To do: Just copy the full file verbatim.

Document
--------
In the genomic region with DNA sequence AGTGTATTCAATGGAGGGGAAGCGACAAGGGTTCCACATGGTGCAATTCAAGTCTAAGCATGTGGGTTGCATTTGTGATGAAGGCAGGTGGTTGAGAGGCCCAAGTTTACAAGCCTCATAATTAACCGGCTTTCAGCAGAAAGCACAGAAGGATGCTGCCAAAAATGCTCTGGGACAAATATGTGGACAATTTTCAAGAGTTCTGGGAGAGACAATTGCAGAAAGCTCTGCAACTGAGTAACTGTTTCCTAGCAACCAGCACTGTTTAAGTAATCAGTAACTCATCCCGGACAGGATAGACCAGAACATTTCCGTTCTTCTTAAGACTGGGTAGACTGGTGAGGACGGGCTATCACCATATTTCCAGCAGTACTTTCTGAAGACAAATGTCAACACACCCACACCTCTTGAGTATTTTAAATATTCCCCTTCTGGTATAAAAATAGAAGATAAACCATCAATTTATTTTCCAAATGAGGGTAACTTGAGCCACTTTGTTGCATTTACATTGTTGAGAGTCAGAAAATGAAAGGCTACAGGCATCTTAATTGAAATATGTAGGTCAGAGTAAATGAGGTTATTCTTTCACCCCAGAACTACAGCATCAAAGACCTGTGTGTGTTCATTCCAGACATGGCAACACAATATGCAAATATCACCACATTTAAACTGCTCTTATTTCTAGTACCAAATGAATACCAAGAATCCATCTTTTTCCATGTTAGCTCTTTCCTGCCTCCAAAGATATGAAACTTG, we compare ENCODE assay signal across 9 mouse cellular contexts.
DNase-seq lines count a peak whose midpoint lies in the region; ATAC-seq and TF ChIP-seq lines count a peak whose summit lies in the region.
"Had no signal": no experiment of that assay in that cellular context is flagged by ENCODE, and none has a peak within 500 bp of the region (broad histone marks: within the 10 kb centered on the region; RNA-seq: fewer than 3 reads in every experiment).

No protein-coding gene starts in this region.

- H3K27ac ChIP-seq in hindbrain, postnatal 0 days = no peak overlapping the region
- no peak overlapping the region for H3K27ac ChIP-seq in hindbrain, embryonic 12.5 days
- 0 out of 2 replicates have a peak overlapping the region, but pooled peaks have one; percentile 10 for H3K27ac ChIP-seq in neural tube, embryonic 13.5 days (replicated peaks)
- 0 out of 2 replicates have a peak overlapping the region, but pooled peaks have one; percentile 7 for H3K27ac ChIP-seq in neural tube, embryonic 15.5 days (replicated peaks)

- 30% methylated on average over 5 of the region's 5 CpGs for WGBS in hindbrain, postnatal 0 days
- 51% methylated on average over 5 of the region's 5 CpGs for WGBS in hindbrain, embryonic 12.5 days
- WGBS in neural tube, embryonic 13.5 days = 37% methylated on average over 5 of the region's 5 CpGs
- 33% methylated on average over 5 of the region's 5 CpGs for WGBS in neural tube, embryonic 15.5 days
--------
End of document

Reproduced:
In the genomic region with DNA sequence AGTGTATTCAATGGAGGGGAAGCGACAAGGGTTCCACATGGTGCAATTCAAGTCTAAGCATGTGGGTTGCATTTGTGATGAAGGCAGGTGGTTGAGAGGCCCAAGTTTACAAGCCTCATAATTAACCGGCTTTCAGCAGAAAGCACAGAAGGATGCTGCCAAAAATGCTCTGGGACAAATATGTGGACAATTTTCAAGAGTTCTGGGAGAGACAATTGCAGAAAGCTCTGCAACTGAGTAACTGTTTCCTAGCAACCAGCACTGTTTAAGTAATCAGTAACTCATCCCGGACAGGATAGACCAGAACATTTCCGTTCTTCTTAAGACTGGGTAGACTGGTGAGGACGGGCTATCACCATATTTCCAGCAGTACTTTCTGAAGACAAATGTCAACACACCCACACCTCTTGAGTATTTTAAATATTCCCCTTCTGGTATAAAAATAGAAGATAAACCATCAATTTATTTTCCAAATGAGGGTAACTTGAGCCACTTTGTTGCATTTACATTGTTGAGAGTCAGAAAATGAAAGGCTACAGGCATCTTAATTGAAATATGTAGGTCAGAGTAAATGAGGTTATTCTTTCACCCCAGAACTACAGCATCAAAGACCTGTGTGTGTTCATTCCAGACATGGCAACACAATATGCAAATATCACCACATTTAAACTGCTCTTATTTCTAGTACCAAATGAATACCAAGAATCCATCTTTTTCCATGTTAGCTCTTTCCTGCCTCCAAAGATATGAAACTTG, we compare ENCODE assay signal across 9 mouse cellular contexts.
DNase-seq lines count a peak whose midpoint lies in the region; ATAC-seq and TF ChIP-seq lines count a peak whose summit lies in the region.
"Had no signal": no experiment of that assay in that cellular context is flagged by ENCODE, and none has a peak within 500 bp of the region (broad histone marks: within the 10 kb centered on the region; RNA-seq: fewer than 3 reads in every experiment).

No protein-coding gene starts in this region.

- H3K27ac ChIP-seq in hindbrain, postnatal 0 days = no peak overlapping the region
- no peak overlapping the region for H3K27ac ChIP-seq in hindbrain, embryonic 12.5 days
- 0 out of 2 replicates have a peak overlapping the region, but pooled peaks have one; percentile 10 for H3K27ac ChIP-seq in neural tube, embryonic 13.5 days (replicated peaks)
- 0 out of 2 replicates have a peak overlapping the region, but pooled peaks have one; percentile 7 for H3K27ac ChIP-seq in neural tube, embryonic 15.5 days (replicated peaks)

- 30% methylated on average over 5 of the region's 5 CpGs for WGBS in hindbrain, postnatal 0 days
- 51% methylated on average over 5 of the region's 5 CpGs for WGBS in hindbrain, embryonic 12.5 days
- WGBS in neural tube, embryonic 13.5 days = 37% methylated on average over 5 of the region's 5 CpGs
- 33% methylated on average over 5 of the region's 5 CpGs for WGBS in neural tube, embryonic 15.5 days